It has an organic association with RSS (Rashtriya Swayamsevak Sangh), its patron and “conscience” keeper. The RSS unabashedly and unapologetically prides itself in setting out to build Hindu Rashtra (Hindu Nation).

Most importantly, unlike other political organisations, the BJP has an unending supply of Hindutva fly-by-night organisations who will carry out the dirty work of assassinations, riots, rapes and communal pogroms on behalf of the party and in most cases the party can distance itself from any accountability.

This has been practiced to perfection right from the period of India’s independence from British imperialism. Nathu Ram Godse, the assassin of MK Gandhi (aka Mahatma Gandhi) was also part of the inner circle of the RSS but had developed “differences” with the organisation just in time for the RSS to be absolved of all responsibility.

Undoubtedly this election, just like the previous one in 2014, was highly polarised from the point of view of the rest of the opposition.

Modi and the BJP did set the agenda and the opposition popularised it by attacking it with as much vigour as they could muster. Thus the entire opposition – be it the Congress Party or others – were caught in the trap and did not raise other real issues of concern for the vast majority of the population.

The demonetisation and Goods and Services Tax fiascos of the Modi government, which were originally meant to be great achievements for the Modi regime, were never even mentioned by the BJP stalwarts in their electioneering. But even the opposition treated them as secondary issues and did not take them up in earnest.

Instead, Modi, the main star campaigner for the BJP, went full steam ahead with nationalism, terror threats, ‘strongman’ government and so forth. He even used the Easter Sunday terror attack in Sri Lanka’s capital to make anti-Muslim propaganda to his advantage.

The ‘left’

The landslide victories of the BJP under Modi has to be contrasted with the pathetic and progressive downward slide of the traditional left, led by the Stalinists and Maoists and the withering away of social democracy.

After the 2014 elections we wrote that the left was a footnote, but this time round the left is not even a blip on the landscape in its traditional strongholds of West Bengal, Kerala and Tripura.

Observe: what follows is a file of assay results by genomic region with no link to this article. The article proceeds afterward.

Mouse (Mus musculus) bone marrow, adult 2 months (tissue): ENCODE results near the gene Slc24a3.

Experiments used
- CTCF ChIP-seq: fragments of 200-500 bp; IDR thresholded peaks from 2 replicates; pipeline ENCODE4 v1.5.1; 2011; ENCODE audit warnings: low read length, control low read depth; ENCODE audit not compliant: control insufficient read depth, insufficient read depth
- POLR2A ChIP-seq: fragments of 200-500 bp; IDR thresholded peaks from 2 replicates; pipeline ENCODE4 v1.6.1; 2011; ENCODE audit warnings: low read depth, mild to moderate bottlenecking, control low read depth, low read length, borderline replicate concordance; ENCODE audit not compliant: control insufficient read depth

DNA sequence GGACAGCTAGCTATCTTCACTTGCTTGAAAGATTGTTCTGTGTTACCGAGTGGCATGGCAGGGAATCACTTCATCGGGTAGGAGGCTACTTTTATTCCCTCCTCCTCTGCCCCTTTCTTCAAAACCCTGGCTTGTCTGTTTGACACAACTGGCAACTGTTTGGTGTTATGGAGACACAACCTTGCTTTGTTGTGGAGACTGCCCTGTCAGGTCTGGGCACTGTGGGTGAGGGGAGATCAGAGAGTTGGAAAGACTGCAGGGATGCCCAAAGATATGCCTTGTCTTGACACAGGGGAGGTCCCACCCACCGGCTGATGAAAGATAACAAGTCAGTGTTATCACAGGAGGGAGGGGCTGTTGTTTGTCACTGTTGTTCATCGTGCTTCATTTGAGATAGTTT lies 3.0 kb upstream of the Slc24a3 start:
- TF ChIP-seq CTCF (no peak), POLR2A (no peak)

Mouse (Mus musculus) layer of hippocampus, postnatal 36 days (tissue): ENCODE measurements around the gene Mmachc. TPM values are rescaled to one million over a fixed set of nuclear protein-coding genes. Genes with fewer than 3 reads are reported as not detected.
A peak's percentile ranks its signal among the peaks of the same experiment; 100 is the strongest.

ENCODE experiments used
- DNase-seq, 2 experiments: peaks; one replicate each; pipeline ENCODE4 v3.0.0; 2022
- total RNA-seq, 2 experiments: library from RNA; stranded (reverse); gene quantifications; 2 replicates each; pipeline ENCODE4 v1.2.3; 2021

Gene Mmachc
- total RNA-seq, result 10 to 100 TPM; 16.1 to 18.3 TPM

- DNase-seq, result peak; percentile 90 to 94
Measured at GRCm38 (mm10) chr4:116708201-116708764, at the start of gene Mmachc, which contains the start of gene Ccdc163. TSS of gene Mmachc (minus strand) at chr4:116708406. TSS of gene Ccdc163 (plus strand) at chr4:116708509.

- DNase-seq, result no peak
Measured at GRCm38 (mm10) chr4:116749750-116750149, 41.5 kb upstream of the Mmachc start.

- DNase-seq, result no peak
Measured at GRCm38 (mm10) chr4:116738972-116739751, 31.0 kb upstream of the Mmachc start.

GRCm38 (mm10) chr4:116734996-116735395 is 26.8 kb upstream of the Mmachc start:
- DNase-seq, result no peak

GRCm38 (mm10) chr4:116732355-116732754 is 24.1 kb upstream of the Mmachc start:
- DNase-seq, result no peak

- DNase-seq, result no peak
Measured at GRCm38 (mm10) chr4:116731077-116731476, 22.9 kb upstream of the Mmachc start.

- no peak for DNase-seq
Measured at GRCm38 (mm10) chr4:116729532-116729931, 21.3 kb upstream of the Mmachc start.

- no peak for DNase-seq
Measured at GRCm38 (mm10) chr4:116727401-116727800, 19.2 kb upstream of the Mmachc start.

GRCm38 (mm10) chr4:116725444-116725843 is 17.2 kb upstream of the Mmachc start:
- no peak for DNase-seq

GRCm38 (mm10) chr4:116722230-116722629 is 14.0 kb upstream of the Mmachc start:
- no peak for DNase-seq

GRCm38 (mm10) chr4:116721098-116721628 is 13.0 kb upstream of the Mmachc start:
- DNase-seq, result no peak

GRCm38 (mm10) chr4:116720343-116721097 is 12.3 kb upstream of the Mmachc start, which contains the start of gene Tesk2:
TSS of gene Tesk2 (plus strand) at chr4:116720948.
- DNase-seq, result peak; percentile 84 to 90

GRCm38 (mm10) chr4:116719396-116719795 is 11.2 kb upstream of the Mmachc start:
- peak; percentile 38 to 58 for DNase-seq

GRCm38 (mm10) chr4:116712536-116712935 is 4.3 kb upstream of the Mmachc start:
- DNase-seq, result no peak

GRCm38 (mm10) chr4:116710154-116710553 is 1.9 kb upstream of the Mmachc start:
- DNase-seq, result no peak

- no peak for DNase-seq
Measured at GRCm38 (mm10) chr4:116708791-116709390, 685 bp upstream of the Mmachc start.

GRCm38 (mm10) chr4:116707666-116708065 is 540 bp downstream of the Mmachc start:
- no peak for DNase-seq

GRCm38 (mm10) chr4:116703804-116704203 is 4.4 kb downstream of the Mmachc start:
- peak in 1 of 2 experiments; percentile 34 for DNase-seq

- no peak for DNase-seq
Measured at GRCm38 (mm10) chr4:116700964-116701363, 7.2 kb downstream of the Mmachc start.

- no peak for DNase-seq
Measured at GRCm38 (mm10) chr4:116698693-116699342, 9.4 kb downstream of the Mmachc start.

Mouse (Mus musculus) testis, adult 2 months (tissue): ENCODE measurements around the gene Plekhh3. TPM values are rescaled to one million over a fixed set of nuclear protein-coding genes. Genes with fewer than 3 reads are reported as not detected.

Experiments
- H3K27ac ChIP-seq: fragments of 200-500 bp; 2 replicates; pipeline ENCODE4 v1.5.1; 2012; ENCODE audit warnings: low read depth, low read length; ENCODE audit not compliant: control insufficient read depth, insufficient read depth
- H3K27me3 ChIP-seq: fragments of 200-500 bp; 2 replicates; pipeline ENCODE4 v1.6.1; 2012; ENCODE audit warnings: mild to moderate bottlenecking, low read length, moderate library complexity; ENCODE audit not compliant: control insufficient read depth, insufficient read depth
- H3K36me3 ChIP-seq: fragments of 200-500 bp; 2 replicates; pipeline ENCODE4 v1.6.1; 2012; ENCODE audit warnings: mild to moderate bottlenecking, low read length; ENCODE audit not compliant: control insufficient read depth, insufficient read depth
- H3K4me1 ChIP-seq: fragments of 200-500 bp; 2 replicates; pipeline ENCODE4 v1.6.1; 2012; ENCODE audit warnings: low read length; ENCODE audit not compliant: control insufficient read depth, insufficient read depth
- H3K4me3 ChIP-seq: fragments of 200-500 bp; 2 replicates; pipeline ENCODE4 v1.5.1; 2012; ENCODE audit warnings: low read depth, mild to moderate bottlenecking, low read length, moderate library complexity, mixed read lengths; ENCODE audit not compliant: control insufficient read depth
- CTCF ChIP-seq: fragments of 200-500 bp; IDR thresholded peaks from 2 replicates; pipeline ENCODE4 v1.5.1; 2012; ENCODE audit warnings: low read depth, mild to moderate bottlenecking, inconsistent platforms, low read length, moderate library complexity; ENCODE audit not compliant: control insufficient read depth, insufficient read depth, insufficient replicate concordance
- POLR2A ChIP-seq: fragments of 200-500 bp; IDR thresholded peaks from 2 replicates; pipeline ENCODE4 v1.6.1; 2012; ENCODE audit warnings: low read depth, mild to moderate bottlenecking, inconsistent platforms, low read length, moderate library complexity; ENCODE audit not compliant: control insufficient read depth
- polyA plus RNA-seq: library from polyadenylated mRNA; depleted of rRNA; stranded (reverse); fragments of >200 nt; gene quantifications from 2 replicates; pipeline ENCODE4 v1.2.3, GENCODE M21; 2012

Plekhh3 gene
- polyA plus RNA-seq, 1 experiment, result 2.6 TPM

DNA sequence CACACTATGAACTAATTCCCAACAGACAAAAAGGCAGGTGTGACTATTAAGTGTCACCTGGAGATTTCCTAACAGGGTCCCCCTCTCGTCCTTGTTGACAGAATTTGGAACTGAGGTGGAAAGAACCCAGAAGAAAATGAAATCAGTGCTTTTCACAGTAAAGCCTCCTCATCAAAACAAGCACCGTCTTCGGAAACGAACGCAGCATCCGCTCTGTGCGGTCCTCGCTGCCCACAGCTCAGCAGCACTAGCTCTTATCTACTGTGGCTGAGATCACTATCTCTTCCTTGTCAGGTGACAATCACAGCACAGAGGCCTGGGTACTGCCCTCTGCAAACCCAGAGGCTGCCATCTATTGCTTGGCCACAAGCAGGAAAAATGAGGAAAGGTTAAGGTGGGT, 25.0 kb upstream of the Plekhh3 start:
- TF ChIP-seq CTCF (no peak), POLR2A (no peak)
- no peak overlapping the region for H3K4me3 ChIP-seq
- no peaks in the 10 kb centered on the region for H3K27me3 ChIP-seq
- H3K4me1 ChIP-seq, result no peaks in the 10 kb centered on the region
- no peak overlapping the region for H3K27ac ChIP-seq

In all these states, the Communist Parties (CPI and CPI(M)) have been wiped out except for one seat in Kerala. Their saving grace was that in Tamil Nadu both the CPI and the CPI(M) won two seats each, courtesy of the alliance that was cobbled together with them by the Dravida Munnetra Kazhagam and Congress. One progressive feature of Tamil Nadu is that voters did not allow the divisive and communal BJP to get anywhere.

Modi’s victory exposes the weakness of the opposition in general and the political parties on the left in particular, who have learned nothing from history.

The programme and strategy of ‘lesser evilism’ adopted by the left – cosying up to regional capitalist forces in the name of them being ‘progressive’, ‘secular’ and ‘democratic’ – has disastrously dampened down the combativity of workers and poor people to struggle against communalism, casteism and capitalism.

In a clear indication that the left votes have shifted to the BJP in West Bengal, the CPI(M) saw its vote share drop from nearly 23% in 2014 to just over 6.3%. The vote for the smaller CPI in the same state was down from 2.36% in 2014 to 0.39%.

The clear choice made by former CPI(M) supporters and left ‘intelligentsia’ in West Bengal, to vote for the BJP rather than their own party or the Trinamool Congress, is the logical result of the Stalinist party leadership’s bankrupt politics.

The massive victory for the Modi-led far-right in India is the result of ideological disarray on the left and represents a huge set-back to Marxist and socialist fighters.

Consequently, the task becomes yet more urgent to build a genuine and real socialist alternative, not only to the current regime of Modi, the BJP and the RSS, but to defeat the forces of capitalism and casteism in India.

Socialist programme

Working-class potential for change was shown in January 2019 when the trade unions call for a general strike against unemployment, poverty pay and other social issues saw up to 200 million workers respond – the largest general strike in history!

A fighting socialist programme based on an independent class alternative is needed and building a powerful mass working-class and poor people’s party.

It will also need to inscribe on its banner zero-tolerance towards discrimination of all shades based on religion, region, language, gender and most particularly the caste discrimination. This is the need of the hour.